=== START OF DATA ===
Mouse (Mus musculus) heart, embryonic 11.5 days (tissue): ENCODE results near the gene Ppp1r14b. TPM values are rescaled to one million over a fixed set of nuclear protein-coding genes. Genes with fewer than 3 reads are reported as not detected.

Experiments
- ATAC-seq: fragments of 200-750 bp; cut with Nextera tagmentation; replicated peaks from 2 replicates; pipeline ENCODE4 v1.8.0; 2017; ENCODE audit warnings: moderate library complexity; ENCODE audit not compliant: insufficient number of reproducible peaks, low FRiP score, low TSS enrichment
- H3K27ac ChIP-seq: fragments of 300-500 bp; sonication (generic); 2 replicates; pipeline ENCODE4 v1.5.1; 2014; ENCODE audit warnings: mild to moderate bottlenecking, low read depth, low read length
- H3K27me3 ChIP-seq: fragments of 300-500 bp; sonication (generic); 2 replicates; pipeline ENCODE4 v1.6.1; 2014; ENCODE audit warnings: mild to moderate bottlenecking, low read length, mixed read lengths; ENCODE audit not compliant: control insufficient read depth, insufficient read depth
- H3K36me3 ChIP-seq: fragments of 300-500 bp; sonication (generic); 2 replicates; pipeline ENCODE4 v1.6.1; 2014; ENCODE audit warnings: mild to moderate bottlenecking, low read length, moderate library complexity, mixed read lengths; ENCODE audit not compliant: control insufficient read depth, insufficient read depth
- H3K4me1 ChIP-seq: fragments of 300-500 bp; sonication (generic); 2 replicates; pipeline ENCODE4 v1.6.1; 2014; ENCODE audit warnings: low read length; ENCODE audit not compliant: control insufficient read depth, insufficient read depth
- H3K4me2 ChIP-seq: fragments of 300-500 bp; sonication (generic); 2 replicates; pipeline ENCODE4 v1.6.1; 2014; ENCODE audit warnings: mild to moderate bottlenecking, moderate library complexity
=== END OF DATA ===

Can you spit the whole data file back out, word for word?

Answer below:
Mouse (Mus musculus) heart, embryonic 11.5 days (tissue): ENCODE results near the gene Ppp1r14b. TPM values are rescaled to one million over a fixed set of nuclear protein-coding genes. Genes with fewer than 3 reads are reported as not detected.

Experiments
- ATAC-seq: fragments of 200-750 bp; cut with Nextera tagmentation; replicated peaks from 2 replicates; pipeline ENCODE4 v1.8.0; 2017; ENCODE audit warnings: moderate library complexity; ENCODE audit not compliant: insufficient number of reproducible peaks, low FRiP score, low TSS enrichment
- H3K27ac ChIP-seq: fragments of 300-500 bp; sonication (generic); 2 replicates; pipeline ENCODE4 v1.5.1; 2014; ENCODE audit warnings: mild to moderate bottlenecking, low read depth, low read length
- H3K27me3 ChIP-seq: fragments of 300-500 bp; sonication (generic); 2 replicates; pipeline ENCODE4 v1.6.1; 2014; ENCODE audit warnings: mild to moderate bottlenecking, low read length, mixed read lengths; ENCODE audit not compliant: control insufficient read depth, insufficient read depth
- H3K36me3 ChIP-seq: fragments of 300-500 bp; sonication (generic); 2 replicates; pipeline ENCODE4 v1.6.1; 2014; ENCODE audit warnings: mild to moderate bottlenecking, low read length, moderate library complexity, mixed read lengths; ENCODE audit not compliant: control insufficient read depth, insufficient read depth
- H3K4me1 ChIP-seq: fragments of 300-500 bp; sonication (generic); 2 replicates; pipeline ENCODE4 v1.6.1; 2014; ENCODE audit warnings: low read length; ENCODE audit not compliant: control insufficient read depth, insufficient read depth
- H3K4me2 ChIP-seq: fragments of 300-500 bp; sonication (generic); 2 replicates; pipeline ENCODE4 v1.6.1; 2014; ENCODE audit warnings: mild to moderate bottlenecking, moderate library complexity